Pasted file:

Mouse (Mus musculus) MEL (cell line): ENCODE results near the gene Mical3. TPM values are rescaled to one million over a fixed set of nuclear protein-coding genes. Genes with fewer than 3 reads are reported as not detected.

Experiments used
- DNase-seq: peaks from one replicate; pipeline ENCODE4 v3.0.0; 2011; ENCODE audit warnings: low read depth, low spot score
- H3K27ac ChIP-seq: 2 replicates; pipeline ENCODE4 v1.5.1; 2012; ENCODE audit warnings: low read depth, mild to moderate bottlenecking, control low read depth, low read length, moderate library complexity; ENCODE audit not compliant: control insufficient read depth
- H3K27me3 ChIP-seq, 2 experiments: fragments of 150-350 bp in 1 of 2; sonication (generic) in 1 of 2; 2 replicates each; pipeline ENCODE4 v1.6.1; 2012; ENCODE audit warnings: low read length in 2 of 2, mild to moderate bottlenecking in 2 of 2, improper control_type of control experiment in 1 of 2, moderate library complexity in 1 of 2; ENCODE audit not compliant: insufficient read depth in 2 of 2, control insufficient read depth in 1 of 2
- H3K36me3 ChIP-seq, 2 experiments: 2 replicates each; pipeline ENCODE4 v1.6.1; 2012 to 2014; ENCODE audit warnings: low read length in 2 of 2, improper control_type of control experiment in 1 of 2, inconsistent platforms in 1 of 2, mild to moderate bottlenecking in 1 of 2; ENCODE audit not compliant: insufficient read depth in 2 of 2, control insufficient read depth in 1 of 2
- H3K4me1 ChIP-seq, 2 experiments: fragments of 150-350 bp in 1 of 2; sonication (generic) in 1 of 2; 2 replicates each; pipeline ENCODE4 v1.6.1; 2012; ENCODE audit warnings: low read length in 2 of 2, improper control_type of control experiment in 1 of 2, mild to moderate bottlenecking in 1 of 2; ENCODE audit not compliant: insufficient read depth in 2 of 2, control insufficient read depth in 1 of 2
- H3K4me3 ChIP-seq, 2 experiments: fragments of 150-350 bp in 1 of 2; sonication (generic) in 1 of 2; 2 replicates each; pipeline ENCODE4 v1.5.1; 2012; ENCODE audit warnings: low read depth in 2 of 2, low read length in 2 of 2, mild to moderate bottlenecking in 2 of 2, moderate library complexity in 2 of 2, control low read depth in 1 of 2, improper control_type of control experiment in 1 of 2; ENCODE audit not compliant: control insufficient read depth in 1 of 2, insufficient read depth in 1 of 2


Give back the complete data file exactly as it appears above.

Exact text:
Mouse (Mus musculus) MEL (cell line): ENCODE results near the gene Mical3. TPM values are rescaled to one million over a fixed set of nuclear protein-coding genes. Genes with fewer than 3 reads are reported as not detected.

Experiments used
- DNase-seq: peaks from one replicate; pipeline ENCODE4 v3.0.0; 2011; ENCODE audit warnings: low read depth, low spot score
- H3K27ac ChIP-seq: 2 replicates; pipeline ENCODE4 v1.5.1; 2012; ENCODE audit warnings: low read depth, mild to moderate bottlenecking, control low read depth, low read length, moderate library complexity; ENCODE audit not compliant: control insufficient read depth
- H3K27me3 ChIP-seq, 2 experiments: fragments of 150-350 bp in 1 of 2; sonication (generic) in 1 of 2; 2 replicates each; pipeline ENCODE4 v1.6.1; 2012; ENCODE audit warnings: low read length in 2 of 2, mild to moderate bottlenecking in 2 of 2, improper control_type of control experiment in 1 of 2, moderate library complexity in 1 of 2; ENCODE audit not compliant: insufficient read depth in 2 of 2, control insufficient read depth in 1 of 2
- H3K36me3 ChIP-seq, 2 experiments: 2 replicates each; pipeline ENCODE4 v1.6.1; 2012 to 2014; ENCODE audit warnings: low read length in 2 of 2, improper control_type of control experiment in 1 of 2, inconsistent platforms in 1 of 2, mild to moderate bottlenecking in 1 of 2; ENCODE audit not compliant: insufficient read depth in 2 of 2, control insufficient read depth in 1 of 2
- H3K4me1 ChIP-seq, 2 experiments: fragments of 150-350 bp in 1 of 2; sonication (generic) in 1 of 2; 2 replicates each; pipeline ENCODE4 v1.6.1; 2012; ENCODE audit warnings: low read length in 2 of 2, improper control_type of control experiment in 1 of 2, mild to moderate bottlenecking in 1 of 2; ENCODE audit not compliant: insufficient read depth in 2 of 2, control insufficient read depth in 1 of 2
- H3K4me3 ChIP-seq, 2 experiments: fragments of 150-350 bp in 1 of 2; sonication (generic) in 1 of 2; 2 replicates each; pipeline ENCODE4 v1.5.1; 2012; ENCODE audit warnings: low read depth in 2 of 2, low read length in 2 of 2, mild to moderate bottlenecking in 2 of 2, moderate library complexity in 2 of 2, control low read depth in 1 of 2, improper control_type of control experiment in 1 of 2; ENCODE audit not compliant: control insufficient read depth in 1 of 2, insufficient read depth in 1 of 2